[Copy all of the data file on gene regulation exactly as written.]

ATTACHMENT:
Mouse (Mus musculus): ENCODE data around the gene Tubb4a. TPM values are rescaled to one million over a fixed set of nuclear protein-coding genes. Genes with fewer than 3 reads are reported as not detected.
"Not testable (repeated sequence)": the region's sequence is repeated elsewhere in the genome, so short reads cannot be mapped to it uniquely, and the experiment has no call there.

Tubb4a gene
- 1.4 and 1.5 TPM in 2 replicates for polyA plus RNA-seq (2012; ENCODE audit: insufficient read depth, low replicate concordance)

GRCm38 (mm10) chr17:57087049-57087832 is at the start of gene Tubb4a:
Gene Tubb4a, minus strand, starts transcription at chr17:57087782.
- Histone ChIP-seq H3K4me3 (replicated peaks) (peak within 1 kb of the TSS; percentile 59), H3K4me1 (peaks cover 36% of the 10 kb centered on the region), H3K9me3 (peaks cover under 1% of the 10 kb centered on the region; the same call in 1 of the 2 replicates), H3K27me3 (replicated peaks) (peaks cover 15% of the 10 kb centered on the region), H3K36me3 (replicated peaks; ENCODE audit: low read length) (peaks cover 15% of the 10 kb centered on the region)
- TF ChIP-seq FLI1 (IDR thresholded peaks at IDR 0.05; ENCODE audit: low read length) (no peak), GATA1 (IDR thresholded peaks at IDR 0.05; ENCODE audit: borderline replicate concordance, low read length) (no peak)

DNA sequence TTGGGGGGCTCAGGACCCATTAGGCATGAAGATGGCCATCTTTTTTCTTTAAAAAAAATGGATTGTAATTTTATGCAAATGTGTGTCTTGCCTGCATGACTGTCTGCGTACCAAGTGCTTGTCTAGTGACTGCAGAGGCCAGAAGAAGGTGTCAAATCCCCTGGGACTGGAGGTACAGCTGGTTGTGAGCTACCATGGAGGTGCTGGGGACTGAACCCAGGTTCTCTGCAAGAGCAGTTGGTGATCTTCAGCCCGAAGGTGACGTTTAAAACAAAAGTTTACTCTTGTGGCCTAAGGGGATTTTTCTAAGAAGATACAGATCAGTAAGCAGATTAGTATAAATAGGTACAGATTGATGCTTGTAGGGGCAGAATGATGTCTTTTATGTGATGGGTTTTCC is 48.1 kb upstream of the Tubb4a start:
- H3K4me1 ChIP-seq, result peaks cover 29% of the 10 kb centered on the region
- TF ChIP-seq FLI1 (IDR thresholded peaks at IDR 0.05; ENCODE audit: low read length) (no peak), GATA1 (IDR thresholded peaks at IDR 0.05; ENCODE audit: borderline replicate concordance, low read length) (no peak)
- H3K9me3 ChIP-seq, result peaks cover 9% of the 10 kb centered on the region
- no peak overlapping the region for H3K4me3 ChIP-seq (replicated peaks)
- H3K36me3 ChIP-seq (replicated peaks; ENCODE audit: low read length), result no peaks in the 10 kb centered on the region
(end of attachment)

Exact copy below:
Mouse (Mus musculus): ENCODE data around the gene Tubb4a. TPM values are rescaled to one million over a fixed set of nuclear protein-coding genes. Genes with fewer than 3 reads are reported as not detected.
"Not testable (repeated sequence)": the region's sequence is repeated elsewhere in the genome, so short reads cannot be mapped to it uniquely, and the experiment has no call there.

Tubb4a gene
- 1.4 and 1.5 TPM in 2 replicates for polyA plus RNA-seq (2012; ENCODE audit: insufficient read depth, low replicate concordance)

GRCm38 (mm10) chr17:57087049-57087832 is at the start of gene Tubb4a:
Gene Tubb4a, minus strand, starts transcription at chr17:57087782.
- Histone ChIP-seq H3K4me3 (replicated peaks) (peak within 1 kb of the TSS; percentile 59), H3K4me1 (peaks cover 36% of the 10 kb centered on the region), H3K9me3 (peaks cover under 1% of the 10 kb centered on the region; the same call in 1 of the 2 replicates), H3K27me3 (replicated peaks) (peaks cover 15% of the 10 kb centered on the region), H3K36me3 (replicated peaks; ENCODE audit: low read length) (peaks cover 15% of the 10 kb centered on the region)
- TF ChIP-seq FLI1 (IDR thresholded peaks at IDR 0.05; ENCODE audit: low read length) (no peak), GATA1 (IDR thresholded peaks at IDR 0.05; ENCODE audit: borderline replicate concordance, low read length) (no peak)

DNA sequence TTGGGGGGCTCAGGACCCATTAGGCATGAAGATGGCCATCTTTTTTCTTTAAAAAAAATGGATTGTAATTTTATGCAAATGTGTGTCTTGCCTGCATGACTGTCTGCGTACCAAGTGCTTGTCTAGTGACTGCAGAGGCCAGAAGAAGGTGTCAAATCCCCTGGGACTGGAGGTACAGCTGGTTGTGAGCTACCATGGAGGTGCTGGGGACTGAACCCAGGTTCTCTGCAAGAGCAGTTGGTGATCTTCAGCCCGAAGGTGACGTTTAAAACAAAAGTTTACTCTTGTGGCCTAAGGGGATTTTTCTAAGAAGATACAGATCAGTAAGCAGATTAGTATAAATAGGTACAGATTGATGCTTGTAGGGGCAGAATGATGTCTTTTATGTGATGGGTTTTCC is 48.1 kb upstream of the Tubb4a start:
- H3K4me1 ChIP-seq, result peaks cover 29% of the 10 kb centered on the region
- TF ChIP-seq FLI1 (IDR thresholded peaks at IDR 0.05; ENCODE audit: low read length) (no peak), GATA1 (IDR thresholded peaks at IDR 0.05; ENCODE audit: borderline replicate concordance, low read length) (no peak)
- H3K9me3 ChIP-seq, result peaks cover 9% of the 10 kb centered on the region
- no peak overlapping the region for H3K4me3 ChIP-seq (replicated peaks)
- H3K36me3 ChIP-seq (replicated peaks; ENCODE audit: low read length), result no peaks in the 10 kb centered on the region